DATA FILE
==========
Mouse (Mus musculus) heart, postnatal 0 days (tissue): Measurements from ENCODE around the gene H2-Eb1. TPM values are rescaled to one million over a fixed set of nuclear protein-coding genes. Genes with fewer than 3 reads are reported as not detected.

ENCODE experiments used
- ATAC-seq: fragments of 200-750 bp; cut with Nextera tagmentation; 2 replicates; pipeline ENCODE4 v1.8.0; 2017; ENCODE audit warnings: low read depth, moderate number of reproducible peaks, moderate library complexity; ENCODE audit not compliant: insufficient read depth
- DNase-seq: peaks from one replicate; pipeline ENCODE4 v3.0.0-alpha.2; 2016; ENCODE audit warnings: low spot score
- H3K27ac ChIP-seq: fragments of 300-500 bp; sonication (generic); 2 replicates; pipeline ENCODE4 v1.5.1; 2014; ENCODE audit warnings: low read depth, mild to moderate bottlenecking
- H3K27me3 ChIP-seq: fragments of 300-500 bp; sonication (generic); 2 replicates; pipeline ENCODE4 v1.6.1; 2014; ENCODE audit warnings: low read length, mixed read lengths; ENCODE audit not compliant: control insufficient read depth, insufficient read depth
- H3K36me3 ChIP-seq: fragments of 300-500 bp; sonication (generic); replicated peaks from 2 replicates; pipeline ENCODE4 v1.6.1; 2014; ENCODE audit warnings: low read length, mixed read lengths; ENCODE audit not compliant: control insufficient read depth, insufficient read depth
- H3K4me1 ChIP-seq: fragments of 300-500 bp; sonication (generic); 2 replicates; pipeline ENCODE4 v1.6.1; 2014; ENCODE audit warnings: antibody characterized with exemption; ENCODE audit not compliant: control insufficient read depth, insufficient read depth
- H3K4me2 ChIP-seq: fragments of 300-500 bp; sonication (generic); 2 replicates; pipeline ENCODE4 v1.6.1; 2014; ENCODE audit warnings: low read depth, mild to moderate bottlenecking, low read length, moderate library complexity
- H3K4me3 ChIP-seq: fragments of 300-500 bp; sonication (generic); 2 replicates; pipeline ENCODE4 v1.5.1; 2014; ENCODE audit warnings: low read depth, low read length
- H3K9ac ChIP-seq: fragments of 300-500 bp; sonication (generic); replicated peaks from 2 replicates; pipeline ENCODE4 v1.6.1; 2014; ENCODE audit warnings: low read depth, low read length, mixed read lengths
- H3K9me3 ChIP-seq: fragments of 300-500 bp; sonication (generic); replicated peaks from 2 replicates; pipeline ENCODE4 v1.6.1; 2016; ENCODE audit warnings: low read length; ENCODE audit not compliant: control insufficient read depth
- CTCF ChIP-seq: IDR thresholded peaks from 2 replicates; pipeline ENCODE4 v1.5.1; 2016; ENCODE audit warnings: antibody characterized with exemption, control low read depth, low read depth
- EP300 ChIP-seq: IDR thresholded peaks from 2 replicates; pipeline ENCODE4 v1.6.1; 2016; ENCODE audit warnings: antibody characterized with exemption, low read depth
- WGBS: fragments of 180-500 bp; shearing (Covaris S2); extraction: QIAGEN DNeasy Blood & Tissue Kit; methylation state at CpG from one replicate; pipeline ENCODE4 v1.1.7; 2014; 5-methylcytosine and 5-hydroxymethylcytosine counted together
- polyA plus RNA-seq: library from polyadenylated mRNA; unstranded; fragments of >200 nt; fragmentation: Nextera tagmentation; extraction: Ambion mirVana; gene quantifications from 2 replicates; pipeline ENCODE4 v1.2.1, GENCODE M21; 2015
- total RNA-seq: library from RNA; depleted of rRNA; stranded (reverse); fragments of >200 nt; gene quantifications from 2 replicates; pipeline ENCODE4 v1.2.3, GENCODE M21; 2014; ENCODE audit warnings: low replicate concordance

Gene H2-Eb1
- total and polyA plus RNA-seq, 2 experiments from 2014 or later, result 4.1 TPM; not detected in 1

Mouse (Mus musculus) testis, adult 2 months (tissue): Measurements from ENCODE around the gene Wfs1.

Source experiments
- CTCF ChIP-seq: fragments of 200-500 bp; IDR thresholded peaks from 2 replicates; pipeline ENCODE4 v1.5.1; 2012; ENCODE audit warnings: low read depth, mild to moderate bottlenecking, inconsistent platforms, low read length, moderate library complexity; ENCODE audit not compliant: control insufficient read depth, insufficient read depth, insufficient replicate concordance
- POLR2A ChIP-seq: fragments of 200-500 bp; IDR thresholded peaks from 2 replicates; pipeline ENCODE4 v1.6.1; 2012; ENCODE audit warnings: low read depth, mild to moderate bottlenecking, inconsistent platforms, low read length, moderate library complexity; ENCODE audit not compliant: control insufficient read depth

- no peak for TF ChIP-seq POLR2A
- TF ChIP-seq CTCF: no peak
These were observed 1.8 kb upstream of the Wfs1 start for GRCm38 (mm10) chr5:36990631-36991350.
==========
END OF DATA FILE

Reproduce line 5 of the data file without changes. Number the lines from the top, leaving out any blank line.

- H3K27ac ChIP-seq: fragments of 300-500 bp; sonication (generic); 2 replicates; pipeline ENCODE4 v1.5.1; 2014; ENCODE audit warnings: low read depth, mild to moderate bottlenecking